The creation of the Free University in 1945 marked the rebirth of liberal education in Berlin after the war, and has since played a central role in the intellectual life of the city. Today, with over 39,000 students, is the largest of the three universities in the city. The new redevelopment plan includes restoration of modernist buildings and building a new library for the Faculty of Philology.
The architectural firm Foster & Partners was commissioned to design and build the new library of Philology at the Free University of Berlin (Freie Universität), basing their design on efficiency, light, air and easy access. Lord Foster won the architectural competition with a design featuring a filigree roof curved steel and glass in a large courtyard of the original building on campus. However, this concept underwent several revisions in the planning process and led to a building with a steel structure spanning five large open floor plans, including one underground.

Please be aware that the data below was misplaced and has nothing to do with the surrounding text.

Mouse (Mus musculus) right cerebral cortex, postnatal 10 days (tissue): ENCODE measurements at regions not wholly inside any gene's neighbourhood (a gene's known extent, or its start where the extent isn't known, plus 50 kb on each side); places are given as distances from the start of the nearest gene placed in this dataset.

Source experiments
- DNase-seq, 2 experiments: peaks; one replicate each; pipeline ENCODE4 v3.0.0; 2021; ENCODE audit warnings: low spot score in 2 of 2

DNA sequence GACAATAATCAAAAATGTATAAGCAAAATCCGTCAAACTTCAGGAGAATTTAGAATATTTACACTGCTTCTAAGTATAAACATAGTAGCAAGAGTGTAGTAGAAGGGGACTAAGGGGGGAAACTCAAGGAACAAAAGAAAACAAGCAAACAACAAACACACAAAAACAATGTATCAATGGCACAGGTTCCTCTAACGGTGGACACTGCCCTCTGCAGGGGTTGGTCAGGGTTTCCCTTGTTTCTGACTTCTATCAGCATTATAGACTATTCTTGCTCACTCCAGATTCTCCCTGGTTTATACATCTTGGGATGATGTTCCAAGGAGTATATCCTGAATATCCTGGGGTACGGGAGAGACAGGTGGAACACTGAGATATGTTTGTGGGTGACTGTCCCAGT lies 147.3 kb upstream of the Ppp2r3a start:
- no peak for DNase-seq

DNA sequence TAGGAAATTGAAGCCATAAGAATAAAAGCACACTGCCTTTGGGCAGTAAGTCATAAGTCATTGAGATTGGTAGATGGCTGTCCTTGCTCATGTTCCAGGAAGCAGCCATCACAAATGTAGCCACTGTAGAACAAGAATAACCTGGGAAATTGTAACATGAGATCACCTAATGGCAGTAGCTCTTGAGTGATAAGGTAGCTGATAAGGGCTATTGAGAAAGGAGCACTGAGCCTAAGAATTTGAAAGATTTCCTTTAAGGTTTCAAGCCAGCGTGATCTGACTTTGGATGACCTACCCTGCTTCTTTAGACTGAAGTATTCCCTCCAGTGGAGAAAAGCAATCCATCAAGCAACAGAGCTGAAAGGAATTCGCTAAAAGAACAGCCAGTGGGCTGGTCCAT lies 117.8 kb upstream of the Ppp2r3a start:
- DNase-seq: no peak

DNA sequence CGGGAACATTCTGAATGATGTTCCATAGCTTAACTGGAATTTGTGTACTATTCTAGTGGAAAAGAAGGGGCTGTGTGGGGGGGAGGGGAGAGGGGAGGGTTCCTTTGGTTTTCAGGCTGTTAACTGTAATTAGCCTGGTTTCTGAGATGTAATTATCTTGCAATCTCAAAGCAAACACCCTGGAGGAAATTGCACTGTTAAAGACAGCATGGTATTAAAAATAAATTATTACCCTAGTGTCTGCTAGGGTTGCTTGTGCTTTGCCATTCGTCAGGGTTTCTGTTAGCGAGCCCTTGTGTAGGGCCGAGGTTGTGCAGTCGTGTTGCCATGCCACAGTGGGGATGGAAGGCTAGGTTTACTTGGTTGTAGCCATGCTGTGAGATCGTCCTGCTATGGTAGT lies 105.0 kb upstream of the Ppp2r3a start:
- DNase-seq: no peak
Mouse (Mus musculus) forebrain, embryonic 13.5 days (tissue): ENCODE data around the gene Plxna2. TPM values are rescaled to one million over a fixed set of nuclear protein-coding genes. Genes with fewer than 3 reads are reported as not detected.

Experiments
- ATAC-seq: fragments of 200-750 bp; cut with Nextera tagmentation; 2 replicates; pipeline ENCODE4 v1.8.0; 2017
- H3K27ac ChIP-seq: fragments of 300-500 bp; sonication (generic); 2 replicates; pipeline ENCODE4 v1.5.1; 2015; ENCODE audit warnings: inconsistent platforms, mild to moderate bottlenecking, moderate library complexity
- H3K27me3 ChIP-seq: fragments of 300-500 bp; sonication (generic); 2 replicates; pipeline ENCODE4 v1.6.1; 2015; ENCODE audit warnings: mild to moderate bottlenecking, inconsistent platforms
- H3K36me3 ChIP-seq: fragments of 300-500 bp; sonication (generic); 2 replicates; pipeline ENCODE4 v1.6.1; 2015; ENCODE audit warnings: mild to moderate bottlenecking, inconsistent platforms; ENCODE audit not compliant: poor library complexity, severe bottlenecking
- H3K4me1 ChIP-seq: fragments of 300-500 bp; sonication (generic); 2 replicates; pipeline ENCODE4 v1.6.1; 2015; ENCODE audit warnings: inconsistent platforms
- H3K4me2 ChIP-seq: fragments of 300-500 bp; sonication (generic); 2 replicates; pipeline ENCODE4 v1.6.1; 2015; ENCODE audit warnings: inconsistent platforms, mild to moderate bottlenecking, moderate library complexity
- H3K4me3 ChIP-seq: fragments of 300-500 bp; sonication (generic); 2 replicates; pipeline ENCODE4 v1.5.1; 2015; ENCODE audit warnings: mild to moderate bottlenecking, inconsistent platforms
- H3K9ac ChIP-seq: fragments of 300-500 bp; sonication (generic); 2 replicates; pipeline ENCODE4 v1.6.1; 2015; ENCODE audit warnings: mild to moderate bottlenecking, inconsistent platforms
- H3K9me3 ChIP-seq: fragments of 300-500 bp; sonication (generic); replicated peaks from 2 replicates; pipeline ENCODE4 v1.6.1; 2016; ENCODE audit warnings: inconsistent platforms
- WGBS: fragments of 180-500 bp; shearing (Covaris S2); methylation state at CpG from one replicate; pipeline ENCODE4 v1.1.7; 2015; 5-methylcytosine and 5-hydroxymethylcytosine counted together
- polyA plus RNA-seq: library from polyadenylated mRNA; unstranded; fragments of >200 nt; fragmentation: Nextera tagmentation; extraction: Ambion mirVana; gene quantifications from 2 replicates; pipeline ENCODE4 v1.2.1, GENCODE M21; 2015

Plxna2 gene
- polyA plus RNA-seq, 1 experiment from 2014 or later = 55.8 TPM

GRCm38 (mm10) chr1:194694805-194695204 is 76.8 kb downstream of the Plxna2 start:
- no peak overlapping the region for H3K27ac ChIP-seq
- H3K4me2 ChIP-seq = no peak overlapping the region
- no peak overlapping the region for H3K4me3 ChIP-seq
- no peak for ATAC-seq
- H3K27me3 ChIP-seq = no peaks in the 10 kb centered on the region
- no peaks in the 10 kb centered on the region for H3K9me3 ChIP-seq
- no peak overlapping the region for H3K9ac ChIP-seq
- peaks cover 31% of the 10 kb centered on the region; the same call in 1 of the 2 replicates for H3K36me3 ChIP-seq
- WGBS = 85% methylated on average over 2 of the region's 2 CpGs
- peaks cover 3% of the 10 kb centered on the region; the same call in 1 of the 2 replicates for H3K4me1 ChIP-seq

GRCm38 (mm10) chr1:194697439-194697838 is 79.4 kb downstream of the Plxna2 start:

Construction of the library began in July 2001. Because there were some interruptions budget problems and in early 2004 completed structural steel, installation of metal panels and glass items. It was completed in 2005.
The new Philological Library at the Free University of Berlin was built in the space resulting from the union of six college courtyards, in the Dahlem district of southwestern Berlin district of Steglitz- Zehlendorf, Germany.
In addition to providing various academic resources, highlights the characteristic architecture of the new Philological Library, designed by architect Lord Norman Foster. Because it resembles the shape of a brain, the building was dubbed “The Brain of Berlin.”
The building envelope shape combines the notion of “wall” and “ceiling”. The glazing is used selectively to provide natural light and views. The shading and natural ventilation help manage temperature and daylight. The outer skin is of aluminum panels with openings staggered glass, an inner membrane of translucent fiberglass filters sunlight.